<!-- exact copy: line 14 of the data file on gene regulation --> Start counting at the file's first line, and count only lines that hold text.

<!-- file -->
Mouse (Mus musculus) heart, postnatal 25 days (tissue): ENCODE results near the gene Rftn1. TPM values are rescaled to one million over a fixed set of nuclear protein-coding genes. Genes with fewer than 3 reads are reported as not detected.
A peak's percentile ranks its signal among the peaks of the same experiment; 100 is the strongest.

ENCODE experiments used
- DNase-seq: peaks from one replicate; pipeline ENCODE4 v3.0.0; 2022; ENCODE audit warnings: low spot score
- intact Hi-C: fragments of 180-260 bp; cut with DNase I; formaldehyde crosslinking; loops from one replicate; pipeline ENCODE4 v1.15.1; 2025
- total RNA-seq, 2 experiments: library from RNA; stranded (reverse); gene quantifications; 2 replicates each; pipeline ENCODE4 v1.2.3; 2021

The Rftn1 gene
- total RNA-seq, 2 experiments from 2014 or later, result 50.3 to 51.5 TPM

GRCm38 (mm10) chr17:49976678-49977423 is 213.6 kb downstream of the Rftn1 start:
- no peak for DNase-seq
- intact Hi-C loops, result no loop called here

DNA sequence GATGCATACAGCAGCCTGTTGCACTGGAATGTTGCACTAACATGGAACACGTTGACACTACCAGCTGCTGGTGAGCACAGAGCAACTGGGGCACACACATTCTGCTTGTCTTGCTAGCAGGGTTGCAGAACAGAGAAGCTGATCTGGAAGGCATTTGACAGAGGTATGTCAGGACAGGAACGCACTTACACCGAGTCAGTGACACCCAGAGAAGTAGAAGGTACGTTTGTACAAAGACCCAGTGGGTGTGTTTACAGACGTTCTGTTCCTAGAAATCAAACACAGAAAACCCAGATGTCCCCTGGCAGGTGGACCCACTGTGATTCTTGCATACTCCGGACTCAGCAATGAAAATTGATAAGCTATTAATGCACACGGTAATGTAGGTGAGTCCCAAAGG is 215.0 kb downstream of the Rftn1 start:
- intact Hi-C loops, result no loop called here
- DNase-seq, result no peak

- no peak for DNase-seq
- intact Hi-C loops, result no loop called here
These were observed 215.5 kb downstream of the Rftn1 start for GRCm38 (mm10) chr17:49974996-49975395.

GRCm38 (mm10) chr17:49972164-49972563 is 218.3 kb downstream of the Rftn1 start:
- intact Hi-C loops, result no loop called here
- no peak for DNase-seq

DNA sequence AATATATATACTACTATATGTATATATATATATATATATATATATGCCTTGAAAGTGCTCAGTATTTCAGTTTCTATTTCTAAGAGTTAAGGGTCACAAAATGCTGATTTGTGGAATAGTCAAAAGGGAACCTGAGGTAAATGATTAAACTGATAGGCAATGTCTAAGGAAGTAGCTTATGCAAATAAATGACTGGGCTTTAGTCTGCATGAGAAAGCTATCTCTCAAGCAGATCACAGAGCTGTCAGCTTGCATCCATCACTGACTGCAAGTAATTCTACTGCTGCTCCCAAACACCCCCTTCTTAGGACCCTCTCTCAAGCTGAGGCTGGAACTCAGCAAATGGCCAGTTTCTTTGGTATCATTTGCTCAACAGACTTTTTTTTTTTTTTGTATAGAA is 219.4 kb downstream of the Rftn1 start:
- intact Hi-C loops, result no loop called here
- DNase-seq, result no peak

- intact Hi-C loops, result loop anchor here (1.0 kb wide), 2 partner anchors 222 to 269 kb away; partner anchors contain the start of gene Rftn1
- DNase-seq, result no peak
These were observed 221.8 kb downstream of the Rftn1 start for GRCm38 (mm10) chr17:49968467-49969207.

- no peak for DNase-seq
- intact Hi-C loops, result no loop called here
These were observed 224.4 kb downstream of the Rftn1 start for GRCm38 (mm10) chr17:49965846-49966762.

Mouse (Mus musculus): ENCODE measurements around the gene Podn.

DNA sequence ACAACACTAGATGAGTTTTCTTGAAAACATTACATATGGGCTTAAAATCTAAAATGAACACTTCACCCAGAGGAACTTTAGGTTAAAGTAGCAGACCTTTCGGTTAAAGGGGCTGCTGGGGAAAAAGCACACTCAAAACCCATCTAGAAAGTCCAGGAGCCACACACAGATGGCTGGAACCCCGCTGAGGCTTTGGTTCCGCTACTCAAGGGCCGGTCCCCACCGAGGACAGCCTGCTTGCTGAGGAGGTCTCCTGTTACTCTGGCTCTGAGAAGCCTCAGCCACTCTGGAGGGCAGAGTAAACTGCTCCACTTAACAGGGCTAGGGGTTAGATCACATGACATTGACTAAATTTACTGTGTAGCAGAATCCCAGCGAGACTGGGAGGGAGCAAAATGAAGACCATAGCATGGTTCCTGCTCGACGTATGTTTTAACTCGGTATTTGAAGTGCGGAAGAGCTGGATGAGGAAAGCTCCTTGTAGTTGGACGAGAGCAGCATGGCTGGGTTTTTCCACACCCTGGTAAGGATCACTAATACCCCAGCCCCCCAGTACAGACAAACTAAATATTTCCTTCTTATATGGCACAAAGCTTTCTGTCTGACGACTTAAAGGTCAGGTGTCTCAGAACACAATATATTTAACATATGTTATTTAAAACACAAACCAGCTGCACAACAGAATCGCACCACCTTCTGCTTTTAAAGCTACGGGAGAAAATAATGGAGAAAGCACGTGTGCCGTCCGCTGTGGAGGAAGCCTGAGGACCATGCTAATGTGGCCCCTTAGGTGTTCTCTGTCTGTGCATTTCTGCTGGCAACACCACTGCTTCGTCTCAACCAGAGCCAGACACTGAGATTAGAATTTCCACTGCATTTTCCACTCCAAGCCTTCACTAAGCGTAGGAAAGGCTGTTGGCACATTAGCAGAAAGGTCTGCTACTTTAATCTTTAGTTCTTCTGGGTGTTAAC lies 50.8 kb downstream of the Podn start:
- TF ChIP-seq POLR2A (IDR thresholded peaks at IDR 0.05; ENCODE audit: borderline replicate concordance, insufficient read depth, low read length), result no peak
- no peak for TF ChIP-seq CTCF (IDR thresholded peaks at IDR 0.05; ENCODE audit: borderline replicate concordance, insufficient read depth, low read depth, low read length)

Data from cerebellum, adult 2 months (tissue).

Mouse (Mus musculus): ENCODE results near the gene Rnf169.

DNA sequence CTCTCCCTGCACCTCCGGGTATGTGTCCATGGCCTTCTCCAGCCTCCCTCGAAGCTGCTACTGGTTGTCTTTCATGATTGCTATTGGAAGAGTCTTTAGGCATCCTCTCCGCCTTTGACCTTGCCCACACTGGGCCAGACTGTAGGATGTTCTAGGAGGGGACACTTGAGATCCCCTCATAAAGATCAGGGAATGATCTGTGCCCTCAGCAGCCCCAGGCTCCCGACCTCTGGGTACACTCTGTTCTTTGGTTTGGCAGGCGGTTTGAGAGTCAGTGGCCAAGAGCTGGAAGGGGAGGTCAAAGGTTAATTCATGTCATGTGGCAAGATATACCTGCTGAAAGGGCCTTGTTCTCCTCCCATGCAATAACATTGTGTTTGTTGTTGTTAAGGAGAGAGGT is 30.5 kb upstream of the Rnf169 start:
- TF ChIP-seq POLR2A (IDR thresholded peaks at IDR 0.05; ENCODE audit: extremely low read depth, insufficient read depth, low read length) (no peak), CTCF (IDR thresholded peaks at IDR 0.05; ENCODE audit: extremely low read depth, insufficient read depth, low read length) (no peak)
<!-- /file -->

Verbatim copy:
- DNase-seq, result no peak